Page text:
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Psychoneuroendocrinology. 2012 Sep;37(9):1468-78. doi: 10.1016/j.psyneuen.2012.01.016. Epub 2012 Feb 26.

Fatigue and cognitive symptoms in patients with diabetes: relationship with disease phenotype and insulin treatment.

Author information

1
INRA, Nutrition and Integrative Neurobiology-NutriNeuro, UMR 1286, F-33076 Bordeaux, France.

Abstract

Neurobehavioral symptoms are frequently reported in patients with diabetes. Nevertheless, the characterization of the specific symptom dimensions that develop in diabetic patients with respect to disease phenotype and treatment status remains obscure. This study comparatively assessed fatigue symptoms and cognitive performance using a dimensional approach in 21 patients with insulin-treated type 1 diabetes, 24 type 2 diabetic patients either insulin-free or undergoing insulin treatment for at least six months, and 15 healthy subjects. Specific dimensions of fatigue were assessed using the Multidimensional-Fatigue-Inventory (MFI). Cognitive performance on tests of choice reaction time, pattern recognition memory and spatial planning was evaluated using the Cambridge-Neuropsychological-Automated-Battery (CANTAB). Body mass index (BMI) and glycated-hemoglobin (HbA1C) concentrations were collected, as well as information on diabetes complications and disease duration. Patients with type 2 diabetes, regardless of insulin treatment status, exhibited higher scores of fatigue, primarily in the dimensions of general and physical fatigue as well as reduced activity. Cognitive alterations, in the form of longer reaction times and impaired spatial planning, were also detected in type 2 diabetic patients treated with insulin. These alterations were overall unrelated to glucose control, as reflected in HbA1C levels, and were not explained by complications and duration of diabetes. No specific alteration was measured in type 1 diabetic patients who exhibited fatigue scores and cognitive performance comparable to healthy participants. While associated with fatigue, increased BMI did not significantly account for the relationship of type 2 diabetes with general fatigue and physical fatigue. BMI, however, modulated the association of type 2 diabetes with reduced activity and the association of insulin-treated type 2 diabetes with psychomotor slowing. These findings reveal specific fatigue and cognitive symptoms in patients with type 2 diabetes and suggest the involvement of differential pathophysiological processes.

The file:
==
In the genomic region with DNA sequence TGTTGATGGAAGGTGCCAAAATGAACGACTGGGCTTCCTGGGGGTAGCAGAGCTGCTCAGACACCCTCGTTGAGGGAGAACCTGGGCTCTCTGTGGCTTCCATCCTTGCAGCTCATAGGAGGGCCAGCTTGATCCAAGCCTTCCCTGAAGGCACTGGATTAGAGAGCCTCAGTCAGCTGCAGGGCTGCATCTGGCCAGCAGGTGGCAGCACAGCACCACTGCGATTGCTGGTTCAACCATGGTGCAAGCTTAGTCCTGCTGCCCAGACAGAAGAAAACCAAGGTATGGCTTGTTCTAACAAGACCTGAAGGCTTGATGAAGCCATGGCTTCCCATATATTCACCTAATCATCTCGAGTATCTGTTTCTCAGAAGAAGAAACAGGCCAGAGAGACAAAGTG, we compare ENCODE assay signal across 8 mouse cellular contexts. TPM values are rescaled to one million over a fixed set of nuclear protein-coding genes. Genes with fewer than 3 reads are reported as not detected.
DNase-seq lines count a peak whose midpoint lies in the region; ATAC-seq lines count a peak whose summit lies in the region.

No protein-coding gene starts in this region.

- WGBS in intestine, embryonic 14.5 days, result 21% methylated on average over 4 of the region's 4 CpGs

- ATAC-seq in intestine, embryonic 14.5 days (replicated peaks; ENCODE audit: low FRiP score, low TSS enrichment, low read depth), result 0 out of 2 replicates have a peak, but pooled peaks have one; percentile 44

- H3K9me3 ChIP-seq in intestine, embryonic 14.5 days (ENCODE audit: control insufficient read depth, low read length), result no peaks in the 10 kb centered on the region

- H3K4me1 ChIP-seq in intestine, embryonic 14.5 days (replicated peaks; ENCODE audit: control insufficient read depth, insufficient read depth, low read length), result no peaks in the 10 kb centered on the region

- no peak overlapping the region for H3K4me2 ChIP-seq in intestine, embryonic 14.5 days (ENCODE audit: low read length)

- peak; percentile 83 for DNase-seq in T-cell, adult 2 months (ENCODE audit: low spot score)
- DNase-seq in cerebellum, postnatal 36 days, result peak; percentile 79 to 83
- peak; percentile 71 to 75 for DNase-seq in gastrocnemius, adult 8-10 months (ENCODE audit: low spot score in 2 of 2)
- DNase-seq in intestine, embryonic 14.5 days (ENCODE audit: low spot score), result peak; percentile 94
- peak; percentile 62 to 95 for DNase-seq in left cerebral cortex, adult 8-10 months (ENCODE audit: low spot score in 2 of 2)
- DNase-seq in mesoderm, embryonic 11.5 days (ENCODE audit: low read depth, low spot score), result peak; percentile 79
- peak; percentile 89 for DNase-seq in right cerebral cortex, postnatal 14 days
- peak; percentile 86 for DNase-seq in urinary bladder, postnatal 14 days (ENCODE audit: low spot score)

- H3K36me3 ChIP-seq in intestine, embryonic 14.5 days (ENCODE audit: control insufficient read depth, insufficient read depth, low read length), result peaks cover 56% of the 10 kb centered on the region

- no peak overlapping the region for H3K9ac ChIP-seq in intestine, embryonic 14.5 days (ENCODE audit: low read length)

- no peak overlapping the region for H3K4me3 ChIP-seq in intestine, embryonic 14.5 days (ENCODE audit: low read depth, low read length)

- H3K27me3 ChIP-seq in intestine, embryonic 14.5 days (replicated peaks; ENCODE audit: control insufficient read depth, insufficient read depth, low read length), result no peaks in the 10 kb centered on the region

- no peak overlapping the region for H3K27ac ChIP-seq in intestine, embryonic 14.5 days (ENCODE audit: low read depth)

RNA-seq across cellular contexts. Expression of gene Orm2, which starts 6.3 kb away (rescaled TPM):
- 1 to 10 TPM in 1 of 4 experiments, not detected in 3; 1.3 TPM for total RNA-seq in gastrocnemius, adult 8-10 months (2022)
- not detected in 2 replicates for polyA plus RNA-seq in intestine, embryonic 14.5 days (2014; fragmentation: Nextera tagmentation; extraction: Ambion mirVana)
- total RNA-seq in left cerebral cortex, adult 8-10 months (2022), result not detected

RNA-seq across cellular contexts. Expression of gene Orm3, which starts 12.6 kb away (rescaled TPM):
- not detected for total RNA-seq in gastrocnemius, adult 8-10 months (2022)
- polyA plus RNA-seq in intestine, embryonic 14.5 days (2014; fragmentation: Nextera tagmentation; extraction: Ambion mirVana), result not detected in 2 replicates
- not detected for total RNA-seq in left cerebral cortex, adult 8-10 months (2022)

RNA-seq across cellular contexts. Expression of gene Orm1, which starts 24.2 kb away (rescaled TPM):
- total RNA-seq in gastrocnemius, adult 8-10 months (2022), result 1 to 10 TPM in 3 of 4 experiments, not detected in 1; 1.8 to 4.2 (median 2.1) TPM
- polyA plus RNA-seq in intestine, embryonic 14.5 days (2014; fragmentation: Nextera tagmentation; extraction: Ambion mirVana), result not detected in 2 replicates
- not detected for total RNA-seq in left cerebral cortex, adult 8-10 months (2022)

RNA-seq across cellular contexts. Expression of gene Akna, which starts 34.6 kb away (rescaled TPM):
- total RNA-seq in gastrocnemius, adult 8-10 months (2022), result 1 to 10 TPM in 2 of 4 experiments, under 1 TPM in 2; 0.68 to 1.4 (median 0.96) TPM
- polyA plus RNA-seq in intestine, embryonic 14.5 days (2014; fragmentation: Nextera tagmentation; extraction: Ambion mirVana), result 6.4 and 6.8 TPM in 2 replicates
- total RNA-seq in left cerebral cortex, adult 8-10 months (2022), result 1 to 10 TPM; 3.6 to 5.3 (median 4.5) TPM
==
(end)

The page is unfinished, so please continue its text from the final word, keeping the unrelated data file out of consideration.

PMID:
22370460
DOI:
10.1016/j.psyneuen.2012.01.016
[Indexed for MEDLINE]

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